January 29, 2016
By Ekta R. Garg
Deception. Manipulation. Flat out lies. I’m happy to employ any and all of them when necessary.
I spend quite a bit of time planning and cooking meals. Dinner is the only meal of the day during the week that our family eats together, and I try to make it a pleasant experience by coming up with different menus. Given that we have five people in our family, inevitably I end up making something that someone doesn’t fully enjoy. I do my best to rotate through meals that I know receive the most enthusiasm, but sometimes I end up cooking a meal that someone eats with a little bit of reluctance.
When it comes to the kids, I’ve made it clear that what they get on the table is what they get. I won’t make separate meals for everyone just because someone doesn’t happen to like what I chose for dinner that night. I have no problem offering leftovers if they’re in the fridge and more desirable, but I won’t make a single-serving dinner.
I’m not running a restaurant, I’ve explained to the kids, and we eat dinner as a family. That togetherness includes what goes in everyone’s plates. If a child decides she doesn’t like what’s being served, she can opt out of eating.
Of course, that last piece of it is more in theory in practice. In no way do I enjoy or look forward to the thought of either of my children going to sleep hungry. We have plenty of food in the house, and I’m all too aware of the fact that in our community and other communities live families who don’t have enough to eat. We’re truly blessed to be able to open the fridge or the pantry and have a choice.
It’s a hard balance to strike sometimes between that awareness and reinforcing rules, and when one of my children decides she’s going to dig in her heels I have to dig in just a little harder.
I love cooking big pots of soup in the winter time. To me there’s nothing more comforting or warming, from the inside out, than a big bowl of soup with a healthy chunk of garlic bread to go with it. Nine thoroughly enjoys soups. When she was born we were living in Portland, Oregon, and winter time meant soups every single weekend for at least one and sometimes more than one meal.
Seven was born in Texas during a scorching summer. The heat in the Lone Star State sears a person’s skin and burrows itself into a person’s bones. Just thinking about a bowl of soup could make a person break out in a sweat. So I didn’t make much, if any, soup at all during our three years there.
Does that have anything to do with the fact that my younger daughter just doesn’t enjoy a warm bowl of homemade soup the same way the rest of us do? I don’t know. But when it comes to homemade meals, Seven just doesn’t like anything broth-based with vegetables, meat, and pasta in it.
At the beginning of the week, the temperatures here in Central Illinois plummeted. I had some veggies in the fridge that I needed to use or else lose to spoilage, and I had some chicken broth in the pantry. So I made soup, knowing full well that I would have a fight with Seven in the evening.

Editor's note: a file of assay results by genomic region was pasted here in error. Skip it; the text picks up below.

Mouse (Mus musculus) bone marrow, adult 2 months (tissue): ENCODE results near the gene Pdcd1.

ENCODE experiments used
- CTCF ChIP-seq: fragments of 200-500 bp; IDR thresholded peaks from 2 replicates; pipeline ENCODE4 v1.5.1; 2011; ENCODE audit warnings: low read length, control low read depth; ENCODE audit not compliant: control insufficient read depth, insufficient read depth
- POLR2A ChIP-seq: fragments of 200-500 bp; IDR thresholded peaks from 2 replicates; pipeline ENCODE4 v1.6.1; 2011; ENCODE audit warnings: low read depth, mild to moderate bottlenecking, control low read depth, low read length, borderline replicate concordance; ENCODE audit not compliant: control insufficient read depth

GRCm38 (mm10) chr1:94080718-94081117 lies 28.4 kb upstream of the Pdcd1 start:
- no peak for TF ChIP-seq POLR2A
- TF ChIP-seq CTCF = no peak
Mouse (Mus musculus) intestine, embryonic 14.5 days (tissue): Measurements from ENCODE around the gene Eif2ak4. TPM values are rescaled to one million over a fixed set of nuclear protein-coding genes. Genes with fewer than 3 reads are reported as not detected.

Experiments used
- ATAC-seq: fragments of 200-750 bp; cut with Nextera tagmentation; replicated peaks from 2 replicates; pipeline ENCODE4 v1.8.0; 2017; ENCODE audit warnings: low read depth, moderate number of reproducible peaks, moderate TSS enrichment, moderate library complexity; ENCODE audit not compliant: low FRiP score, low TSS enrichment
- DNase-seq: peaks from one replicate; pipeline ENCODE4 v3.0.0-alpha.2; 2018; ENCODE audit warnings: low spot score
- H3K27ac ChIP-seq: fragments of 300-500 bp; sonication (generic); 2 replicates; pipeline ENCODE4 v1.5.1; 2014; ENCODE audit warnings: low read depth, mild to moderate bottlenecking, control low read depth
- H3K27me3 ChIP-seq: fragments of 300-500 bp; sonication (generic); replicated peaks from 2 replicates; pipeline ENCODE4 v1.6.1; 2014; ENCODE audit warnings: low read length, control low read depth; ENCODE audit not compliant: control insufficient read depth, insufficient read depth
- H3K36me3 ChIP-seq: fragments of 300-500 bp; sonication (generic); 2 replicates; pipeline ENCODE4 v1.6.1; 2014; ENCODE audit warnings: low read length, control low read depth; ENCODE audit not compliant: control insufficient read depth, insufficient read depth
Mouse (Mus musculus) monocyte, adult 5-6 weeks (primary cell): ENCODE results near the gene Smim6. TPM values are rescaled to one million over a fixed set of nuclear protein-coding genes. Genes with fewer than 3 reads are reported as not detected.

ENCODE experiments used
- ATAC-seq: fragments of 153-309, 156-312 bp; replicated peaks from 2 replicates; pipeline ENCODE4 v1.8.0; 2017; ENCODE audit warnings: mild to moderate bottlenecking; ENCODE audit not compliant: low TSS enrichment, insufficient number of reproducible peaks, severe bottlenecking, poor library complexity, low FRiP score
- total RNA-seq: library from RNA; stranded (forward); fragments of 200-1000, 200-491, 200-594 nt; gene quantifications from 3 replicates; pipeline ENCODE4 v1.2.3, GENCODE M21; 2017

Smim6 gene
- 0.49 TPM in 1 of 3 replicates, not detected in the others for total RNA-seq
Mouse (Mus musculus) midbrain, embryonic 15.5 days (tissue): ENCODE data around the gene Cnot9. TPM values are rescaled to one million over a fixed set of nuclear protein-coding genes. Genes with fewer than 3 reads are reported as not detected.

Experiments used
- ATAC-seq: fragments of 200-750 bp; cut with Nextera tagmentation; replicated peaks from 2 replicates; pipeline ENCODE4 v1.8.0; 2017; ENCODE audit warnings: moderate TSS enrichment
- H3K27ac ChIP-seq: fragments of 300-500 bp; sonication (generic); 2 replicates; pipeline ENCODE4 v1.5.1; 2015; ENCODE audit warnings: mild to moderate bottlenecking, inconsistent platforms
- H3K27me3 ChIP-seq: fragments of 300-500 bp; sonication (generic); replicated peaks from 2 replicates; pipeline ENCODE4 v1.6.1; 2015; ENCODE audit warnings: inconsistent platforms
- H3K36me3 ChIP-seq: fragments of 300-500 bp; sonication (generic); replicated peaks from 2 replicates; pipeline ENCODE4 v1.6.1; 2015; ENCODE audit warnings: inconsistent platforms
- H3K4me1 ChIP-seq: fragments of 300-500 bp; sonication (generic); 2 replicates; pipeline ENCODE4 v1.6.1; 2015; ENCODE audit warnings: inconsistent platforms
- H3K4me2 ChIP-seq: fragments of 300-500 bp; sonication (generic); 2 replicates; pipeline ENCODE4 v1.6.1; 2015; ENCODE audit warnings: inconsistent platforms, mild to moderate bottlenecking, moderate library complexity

Sure enough, close to dinnertime when I asked the girls to set the table, Seven came skipping to me.
“I’m not hungry,” she said.
“Really?” I asked. “Why, what happened?”
I already knew she’d passed the stove in the kitchen and seen the huge pot on the stove, and I asked her if she wasn’t hungry because she knew we were having soup for dinner. She insisted that it had nothing to do with the soup; she just wasn’t hungry.
I told her that was fine, she didn’t have to have anything for dinner, but she did have to join us on the table. She kind of shrugged and said okay. The girls set the table, and we all sat down.
After serving everyone except for Seven with steaming bowls of soup, I went back to the toaster oven and grabbed the little tray of garlic bread I’d made. I placed the tray on a trivet on the dining table and watched my younger daughter. She eyed the tray as it came down almost right in front of her.
If there’s one thing Seven loves, it’s bread. I knew this but didn’t say anything to her. I just passed it to my left and right as I watched her reactions from my place directly across from her.
After a few minutes, I asked, “[Seven], would you like some bread?”
She bobbed her head right away, and I knew my little girl was hungry. I told her calmly that she couldn’t have bread without having soup with it, because that was the complete meal. She agreed immediately to some soup, and I jogged to the kitchen, grabbed a kid-sized bowl, and ladled some soup into it.
I brought it back to the table and set it in front of her, and then I gave her the piece of garlic bread she’d selected for herself. Within minutes she was enjoying the bread and, to a lesser degree, the soup. She’d been pretty quiet before she started eating, but the minute she got a few mouthfuls of dinner inside of her belly she went back to her sunny, chatty self.
I looked at my husband and said, “I deserve a PhD. in psychology.”
Did I deliberately massage the situation to get my daughter to have soup for her dinner? Yes. She’s my child, and I don’t ever want her to go to bed hungry. I also don’t want to have to go toe to toe with her on a daily or even a weekly basis. So, when the situation demands it, yes, I will use every underhanded trick I can employ to take care of my kids. It’s always in their best interest, and sometimes it’s what they wanted anyway. They just need a nudge to find that out.